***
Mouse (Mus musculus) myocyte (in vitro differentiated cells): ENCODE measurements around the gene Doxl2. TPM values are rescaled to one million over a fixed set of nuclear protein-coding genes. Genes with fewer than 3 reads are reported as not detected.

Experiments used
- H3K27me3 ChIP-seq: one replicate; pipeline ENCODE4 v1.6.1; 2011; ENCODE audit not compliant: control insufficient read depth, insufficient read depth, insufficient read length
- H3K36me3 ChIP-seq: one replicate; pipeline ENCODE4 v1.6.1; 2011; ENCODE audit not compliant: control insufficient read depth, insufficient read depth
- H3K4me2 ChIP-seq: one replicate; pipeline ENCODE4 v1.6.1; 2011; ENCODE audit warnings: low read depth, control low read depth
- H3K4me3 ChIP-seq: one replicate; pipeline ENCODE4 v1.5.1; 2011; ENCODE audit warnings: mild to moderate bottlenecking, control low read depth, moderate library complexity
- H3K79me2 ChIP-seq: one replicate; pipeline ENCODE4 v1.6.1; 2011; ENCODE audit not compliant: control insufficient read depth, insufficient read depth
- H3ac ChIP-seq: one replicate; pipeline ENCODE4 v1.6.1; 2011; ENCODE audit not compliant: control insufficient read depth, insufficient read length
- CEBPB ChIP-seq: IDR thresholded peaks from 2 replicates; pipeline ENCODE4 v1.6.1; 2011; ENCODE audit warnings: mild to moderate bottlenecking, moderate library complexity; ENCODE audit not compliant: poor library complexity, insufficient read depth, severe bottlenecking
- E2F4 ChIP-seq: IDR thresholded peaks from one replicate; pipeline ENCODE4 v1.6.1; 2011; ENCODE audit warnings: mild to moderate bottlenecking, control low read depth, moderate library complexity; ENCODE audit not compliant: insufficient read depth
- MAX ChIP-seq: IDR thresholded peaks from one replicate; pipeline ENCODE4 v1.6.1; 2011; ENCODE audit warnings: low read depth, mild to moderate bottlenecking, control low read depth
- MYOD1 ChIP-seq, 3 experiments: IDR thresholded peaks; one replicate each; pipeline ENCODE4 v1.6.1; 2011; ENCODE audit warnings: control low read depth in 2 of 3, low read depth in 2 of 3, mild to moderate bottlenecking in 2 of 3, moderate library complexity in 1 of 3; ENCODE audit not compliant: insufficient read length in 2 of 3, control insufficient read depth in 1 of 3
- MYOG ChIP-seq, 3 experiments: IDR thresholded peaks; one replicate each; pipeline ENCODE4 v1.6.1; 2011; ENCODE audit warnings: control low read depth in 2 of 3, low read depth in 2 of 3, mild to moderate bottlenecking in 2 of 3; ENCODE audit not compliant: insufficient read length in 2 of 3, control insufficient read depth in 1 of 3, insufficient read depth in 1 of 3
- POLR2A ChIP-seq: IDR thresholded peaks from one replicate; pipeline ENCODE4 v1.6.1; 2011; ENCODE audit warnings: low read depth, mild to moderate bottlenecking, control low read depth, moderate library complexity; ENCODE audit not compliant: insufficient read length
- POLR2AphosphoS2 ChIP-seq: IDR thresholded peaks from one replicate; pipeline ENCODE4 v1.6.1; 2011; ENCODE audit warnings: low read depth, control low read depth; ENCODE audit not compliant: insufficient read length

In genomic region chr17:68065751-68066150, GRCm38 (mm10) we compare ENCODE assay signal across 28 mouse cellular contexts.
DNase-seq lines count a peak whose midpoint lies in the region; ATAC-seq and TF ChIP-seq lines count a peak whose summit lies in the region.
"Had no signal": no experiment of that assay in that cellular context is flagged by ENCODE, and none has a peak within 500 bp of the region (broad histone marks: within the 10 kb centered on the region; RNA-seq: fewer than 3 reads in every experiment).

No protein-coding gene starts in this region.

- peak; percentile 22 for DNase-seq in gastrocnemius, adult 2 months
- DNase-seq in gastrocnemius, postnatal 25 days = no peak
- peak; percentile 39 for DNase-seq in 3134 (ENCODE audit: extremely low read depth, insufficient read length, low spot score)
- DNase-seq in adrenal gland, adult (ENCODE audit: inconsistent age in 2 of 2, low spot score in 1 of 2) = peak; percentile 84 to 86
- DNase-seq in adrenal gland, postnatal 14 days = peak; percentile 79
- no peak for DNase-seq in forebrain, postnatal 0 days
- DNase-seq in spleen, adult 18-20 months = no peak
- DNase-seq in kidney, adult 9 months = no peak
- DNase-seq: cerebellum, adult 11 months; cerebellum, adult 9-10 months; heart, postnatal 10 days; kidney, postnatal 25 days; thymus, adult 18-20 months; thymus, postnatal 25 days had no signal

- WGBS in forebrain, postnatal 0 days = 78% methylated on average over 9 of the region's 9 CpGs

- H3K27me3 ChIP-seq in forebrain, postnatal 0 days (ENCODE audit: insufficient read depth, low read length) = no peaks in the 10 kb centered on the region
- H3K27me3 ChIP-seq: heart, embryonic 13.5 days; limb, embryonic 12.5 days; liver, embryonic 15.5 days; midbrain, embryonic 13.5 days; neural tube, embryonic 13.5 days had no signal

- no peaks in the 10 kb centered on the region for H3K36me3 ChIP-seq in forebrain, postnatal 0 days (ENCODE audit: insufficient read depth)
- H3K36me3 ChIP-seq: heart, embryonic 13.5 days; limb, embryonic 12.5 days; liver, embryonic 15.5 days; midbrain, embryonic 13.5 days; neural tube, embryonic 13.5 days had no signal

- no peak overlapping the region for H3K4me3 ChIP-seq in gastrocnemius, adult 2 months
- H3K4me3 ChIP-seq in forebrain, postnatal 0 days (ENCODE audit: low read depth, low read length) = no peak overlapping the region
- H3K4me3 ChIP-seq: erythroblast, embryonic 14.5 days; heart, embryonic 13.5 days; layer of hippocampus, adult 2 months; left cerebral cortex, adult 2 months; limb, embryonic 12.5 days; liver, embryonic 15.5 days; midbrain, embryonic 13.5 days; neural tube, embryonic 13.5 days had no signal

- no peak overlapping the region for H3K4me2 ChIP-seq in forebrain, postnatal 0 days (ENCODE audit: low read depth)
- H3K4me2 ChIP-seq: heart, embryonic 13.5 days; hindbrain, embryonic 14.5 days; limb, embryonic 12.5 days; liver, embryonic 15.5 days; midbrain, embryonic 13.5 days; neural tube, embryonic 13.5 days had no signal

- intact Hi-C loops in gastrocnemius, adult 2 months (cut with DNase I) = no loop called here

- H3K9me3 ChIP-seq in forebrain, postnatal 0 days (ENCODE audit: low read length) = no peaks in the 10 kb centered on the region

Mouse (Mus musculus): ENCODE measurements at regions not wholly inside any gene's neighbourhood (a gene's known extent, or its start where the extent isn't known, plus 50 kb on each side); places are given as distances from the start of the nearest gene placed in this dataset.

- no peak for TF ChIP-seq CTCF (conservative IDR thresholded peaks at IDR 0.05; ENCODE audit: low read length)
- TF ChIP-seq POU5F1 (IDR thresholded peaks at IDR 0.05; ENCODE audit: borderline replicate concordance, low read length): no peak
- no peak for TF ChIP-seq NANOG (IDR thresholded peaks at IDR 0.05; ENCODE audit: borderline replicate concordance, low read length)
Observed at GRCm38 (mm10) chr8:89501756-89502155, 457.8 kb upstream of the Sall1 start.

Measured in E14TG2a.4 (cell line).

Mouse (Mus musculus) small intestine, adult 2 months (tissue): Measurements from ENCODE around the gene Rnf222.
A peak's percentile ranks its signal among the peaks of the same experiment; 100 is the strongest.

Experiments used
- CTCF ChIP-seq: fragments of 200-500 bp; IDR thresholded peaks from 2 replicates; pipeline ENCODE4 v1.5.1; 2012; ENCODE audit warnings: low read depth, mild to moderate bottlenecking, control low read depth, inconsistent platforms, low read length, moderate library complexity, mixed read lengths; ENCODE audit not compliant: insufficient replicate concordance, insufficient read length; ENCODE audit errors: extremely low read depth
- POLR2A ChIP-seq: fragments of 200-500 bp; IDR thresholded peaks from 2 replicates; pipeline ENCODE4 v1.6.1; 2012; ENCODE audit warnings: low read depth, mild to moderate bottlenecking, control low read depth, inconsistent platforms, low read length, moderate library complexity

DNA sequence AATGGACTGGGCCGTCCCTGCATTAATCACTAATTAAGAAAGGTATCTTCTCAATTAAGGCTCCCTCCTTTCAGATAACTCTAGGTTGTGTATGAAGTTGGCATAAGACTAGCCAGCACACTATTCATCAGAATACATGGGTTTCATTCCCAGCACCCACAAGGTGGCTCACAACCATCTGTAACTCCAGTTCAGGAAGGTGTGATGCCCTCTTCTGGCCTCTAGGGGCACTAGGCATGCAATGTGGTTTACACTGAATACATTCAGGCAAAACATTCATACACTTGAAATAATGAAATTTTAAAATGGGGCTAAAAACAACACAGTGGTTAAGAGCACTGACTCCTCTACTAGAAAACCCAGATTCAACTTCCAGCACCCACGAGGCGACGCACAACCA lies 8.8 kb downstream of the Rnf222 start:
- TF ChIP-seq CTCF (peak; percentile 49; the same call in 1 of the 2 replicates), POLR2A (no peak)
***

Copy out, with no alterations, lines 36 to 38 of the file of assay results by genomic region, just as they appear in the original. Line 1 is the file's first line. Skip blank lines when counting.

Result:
- H3K4me3 ChIP-seq: erythroblast, embryonic 14.5 days; heart, embryonic 13.5 days; layer of hippocampus, adult 2 months; left cerebral cortex, adult 2 months; limb, embryonic 12.5 days; liver, embryonic 15.5 days; midbrain, embryonic 13.5 days; neural tube, embryonic 13.5 days had no signal

- no peak overlapping the region for H3K4me2 ChIP-seq in forebrain, postnatal 0 days (ENCODE audit: low read depth)
- H3K4me2 ChIP-seq: heart, embryonic 13.5 days; hindbrain, embryonic 14.5 days; limb, embryonic 12.5 days; liver, embryonic 15.5 days; midbrain, embryonic 13.5 days; neural tube, embryonic 13.5 days had no signal